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Pastoral

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Pastoral

Postby Dr. Goodword » Thu Aug 22, 2013 10:28 pm

• pastoral •


Pronunciation: pæs-tê-rêl • Hear it!

Part of Speech: Adjective

Meaning: 1. Rural, about or related to the country or countryside, hence, rustic, simple, serene, bucolic, halcyon: a pastoral scene. 2. About or related to a pastor, pastoral duties, or the church in general: pastoral lands. 3. About or related to herdsmen or shepherds or their work.

Notes: Today's Good Word is supported by several derivational family members: an adverb, pastorally, and two nouns, pastorism "works written or composed about the countryside", and pastorale [pæs-tê-ræl], a musical composition designed to evoke a sense of the countryside.

In Play: Pastoral is used in reference to the country as opposed to the city: "Reverend McGillicutty became the pastor of a pastoral church nestled in the hills just outside New Monia, Tennessee." However, under the assumption that it is more peaceful in the country, the word is perhaps more frequently encountered in its figurative sense: "Pierce Deere moved out of town to find pastoral calm, but ten years later his house is surrounded by an ever-growing housing development."

Word History: This word comes directly from Old French pastoral, inherited from Latin pastoralis "related to shepherds". The Latin word for "shepherd" was pastor, a word English Protestants use to refer to the preacher in a church. This word, in turn, is derived from pastus, the past participle of pascere "to graze, eat", which is why we see it in English pasture. The Proto-Indo-European word pat- "to feed, protect" came to English via its Germanic ancestors, too. In Old English it became fodor "fodder", which lies behind forage. Foster comes from another relative of fodor, the Old English verb fostrian "to feed, nourish, care for". (Let us wish Martha Summey a worry-free pastoral life as we thank her for suggesting today's bucolic Good Word.)
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Re: Pastoral

Postby MTC » Thu Aug 22, 2013 11:45 pm

While traveling around Pakistan some years ago our party stayed overnight at a remote hotel, once the palatial home of a Hindu prince. It was a romantic place, steeped in history. Our rooms were ornamented with elaborate carvings which illustrated tales from folklore and mythology. Overhead wooden fan blades slowly turned in a labored effort to relieve the summer heat. Exhausted, we bedded down for the night. In the morning our hosts served a breakfast of assorted breads, meats, and tea enriched with buffalo milk. After we finished, the owners encouraged us to enjoy ourselves, but for reasons unspecified warned us not to stray outside the hotel grounds. The warning inspired me to separate from the group, leap over a barrier, and wander down a dusty, winding road leading away from the hotel. Coming round a bend, I suddenly saw a shepherd, robed like a figure from the Old Testament, staff in hand, emerging from a cave in the side of a hill where he had spent the night with his flock who now trailed dutifully behind him. Shepherd and flock were one with the earth. I had taken a chance by leaving the hotel grounds, but was rewarded with a scene I will never forget.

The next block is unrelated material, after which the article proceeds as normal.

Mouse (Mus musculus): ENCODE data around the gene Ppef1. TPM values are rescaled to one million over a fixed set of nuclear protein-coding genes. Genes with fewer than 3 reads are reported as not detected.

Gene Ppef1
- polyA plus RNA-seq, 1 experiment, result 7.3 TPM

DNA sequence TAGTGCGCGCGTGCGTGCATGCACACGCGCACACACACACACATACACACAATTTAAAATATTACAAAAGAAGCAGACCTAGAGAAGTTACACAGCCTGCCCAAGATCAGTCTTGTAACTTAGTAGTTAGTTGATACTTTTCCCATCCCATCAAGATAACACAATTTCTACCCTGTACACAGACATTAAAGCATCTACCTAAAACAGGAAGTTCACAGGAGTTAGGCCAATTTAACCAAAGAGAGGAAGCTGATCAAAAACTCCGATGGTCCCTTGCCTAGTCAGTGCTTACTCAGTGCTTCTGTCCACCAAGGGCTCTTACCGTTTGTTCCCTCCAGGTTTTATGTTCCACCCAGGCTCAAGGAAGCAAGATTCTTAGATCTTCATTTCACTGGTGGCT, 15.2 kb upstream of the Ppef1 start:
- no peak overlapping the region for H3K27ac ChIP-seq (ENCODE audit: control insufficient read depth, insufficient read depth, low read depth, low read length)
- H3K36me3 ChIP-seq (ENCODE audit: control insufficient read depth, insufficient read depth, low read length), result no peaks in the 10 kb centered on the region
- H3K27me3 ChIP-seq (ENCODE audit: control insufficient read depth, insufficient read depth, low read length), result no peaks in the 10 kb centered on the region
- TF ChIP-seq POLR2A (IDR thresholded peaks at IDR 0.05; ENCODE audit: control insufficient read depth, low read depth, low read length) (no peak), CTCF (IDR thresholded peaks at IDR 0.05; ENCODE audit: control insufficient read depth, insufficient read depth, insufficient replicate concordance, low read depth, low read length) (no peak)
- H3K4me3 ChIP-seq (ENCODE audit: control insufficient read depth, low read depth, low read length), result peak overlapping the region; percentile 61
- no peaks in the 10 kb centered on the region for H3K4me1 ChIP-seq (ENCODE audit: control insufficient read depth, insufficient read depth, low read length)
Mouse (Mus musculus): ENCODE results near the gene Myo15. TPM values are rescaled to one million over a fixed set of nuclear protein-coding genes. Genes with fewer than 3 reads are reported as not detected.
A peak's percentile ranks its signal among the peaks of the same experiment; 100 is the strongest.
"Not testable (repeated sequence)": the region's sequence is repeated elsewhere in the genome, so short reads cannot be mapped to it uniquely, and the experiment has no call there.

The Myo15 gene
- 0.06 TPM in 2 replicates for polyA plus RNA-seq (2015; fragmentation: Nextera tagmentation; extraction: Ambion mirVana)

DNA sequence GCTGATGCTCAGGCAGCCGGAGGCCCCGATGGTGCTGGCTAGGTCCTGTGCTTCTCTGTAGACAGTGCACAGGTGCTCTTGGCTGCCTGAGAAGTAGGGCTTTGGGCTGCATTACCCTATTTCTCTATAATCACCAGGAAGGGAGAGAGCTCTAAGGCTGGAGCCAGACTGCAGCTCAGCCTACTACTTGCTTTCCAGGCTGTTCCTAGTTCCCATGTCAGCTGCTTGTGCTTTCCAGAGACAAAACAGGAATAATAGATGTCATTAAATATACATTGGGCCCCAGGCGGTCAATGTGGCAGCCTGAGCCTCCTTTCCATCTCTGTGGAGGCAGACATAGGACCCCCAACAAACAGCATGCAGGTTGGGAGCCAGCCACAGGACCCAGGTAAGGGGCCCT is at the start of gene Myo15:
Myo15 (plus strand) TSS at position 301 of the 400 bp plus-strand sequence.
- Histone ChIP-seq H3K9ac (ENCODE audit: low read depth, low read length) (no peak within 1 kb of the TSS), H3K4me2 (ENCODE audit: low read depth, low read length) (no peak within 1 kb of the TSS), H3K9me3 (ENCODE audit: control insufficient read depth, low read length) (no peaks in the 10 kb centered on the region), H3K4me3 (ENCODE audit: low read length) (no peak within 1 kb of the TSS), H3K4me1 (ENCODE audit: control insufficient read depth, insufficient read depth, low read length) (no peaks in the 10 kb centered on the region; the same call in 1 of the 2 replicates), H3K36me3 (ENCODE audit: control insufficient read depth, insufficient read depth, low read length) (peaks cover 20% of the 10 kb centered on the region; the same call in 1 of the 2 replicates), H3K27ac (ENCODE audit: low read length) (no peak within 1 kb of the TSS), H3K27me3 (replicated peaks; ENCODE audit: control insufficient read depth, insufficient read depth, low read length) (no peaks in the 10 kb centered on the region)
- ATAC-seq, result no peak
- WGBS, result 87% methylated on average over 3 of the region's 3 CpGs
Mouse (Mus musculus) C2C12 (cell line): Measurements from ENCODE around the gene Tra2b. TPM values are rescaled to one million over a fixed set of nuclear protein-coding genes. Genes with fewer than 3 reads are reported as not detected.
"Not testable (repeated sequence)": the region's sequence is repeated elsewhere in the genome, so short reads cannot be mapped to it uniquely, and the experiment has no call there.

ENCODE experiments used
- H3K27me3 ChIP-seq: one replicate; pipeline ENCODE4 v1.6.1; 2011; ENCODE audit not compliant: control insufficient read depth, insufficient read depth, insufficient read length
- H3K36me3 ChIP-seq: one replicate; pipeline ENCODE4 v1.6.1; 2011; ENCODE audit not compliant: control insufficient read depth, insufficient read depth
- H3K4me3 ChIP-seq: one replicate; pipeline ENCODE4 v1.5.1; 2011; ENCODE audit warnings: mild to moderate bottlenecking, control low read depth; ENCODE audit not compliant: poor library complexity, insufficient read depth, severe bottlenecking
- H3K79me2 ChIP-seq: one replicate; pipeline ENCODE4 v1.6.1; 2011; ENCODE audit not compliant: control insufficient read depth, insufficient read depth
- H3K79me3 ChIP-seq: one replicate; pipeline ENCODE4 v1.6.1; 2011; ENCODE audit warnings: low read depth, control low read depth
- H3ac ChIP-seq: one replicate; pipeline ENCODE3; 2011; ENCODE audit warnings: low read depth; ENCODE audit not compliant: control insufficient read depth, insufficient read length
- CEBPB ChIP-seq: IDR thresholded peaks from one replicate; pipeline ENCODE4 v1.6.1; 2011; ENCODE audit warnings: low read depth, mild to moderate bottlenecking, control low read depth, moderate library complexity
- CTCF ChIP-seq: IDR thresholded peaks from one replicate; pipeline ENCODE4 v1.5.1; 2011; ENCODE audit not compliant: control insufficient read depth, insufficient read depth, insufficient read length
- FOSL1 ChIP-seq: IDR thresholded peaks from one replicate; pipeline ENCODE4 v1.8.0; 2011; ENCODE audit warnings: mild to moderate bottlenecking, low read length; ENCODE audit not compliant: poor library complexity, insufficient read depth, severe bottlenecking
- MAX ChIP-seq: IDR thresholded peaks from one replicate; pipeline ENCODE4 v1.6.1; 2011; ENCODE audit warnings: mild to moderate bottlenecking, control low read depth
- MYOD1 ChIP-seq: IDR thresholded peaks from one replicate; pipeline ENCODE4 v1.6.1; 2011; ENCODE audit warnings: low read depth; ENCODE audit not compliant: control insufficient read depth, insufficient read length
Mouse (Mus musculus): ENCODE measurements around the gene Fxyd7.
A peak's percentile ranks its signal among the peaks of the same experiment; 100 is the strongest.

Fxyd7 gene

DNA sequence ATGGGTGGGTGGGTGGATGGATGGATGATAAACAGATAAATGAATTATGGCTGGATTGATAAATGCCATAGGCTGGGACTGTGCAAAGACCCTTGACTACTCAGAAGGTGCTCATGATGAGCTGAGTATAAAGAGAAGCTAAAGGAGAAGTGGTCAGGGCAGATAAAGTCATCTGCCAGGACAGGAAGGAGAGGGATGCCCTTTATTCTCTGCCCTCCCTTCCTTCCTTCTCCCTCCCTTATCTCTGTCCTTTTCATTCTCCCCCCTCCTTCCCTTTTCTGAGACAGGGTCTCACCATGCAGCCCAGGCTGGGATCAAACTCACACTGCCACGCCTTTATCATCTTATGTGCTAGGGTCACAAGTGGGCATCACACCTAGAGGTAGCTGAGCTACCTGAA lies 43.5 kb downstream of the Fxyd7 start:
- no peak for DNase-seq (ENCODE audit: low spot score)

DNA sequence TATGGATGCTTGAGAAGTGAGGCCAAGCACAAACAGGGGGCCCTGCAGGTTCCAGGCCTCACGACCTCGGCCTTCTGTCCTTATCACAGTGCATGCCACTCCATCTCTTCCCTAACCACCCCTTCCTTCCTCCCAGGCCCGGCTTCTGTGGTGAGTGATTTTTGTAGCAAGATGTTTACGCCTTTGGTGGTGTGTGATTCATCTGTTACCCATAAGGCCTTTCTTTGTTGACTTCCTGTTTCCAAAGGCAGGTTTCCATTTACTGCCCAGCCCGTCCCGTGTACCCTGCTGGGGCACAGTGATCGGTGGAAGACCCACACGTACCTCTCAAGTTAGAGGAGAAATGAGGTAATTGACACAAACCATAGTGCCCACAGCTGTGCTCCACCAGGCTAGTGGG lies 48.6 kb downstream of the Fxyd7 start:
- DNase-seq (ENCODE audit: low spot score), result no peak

Last edited by MTC on Sun Aug 25, 2013 7:33 am, edited 10 times in total.
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Re: Pastoral

Postby LukeJavan8 » Fri Aug 23, 2013 12:12 pm

Most beautiful.
But you were lucky his 'pastoral staff' was not a disguised
gun.

Beethoven's "Pastorale" symphony is my favorite, as Doc
mentions, written to evoke images of a pastoral scene.
-----please, draw me a sheep-----
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Re: Pastoral

Postby Perry Lassiter » Fri Aug 23, 2013 4:40 pm

My pastoral staff usually included a secretary or two, along with a music director, youth director, and sometimes an education director or associate pastor. Sometimes we caught a staff infection.

If you like the 6th, you would also probably like Vincent D'Indy's Symphony on a French Mountain Air. Plus, I think LB's 7th has a pastoral feel to most of it.

While I didn't emerge from a cave, when I emerged at the front of the church, I easily found the flock before me. And btw which is the front of the church? You come through the front doors, and looking into the sanctuary, you see the front of the auditorium!
pl
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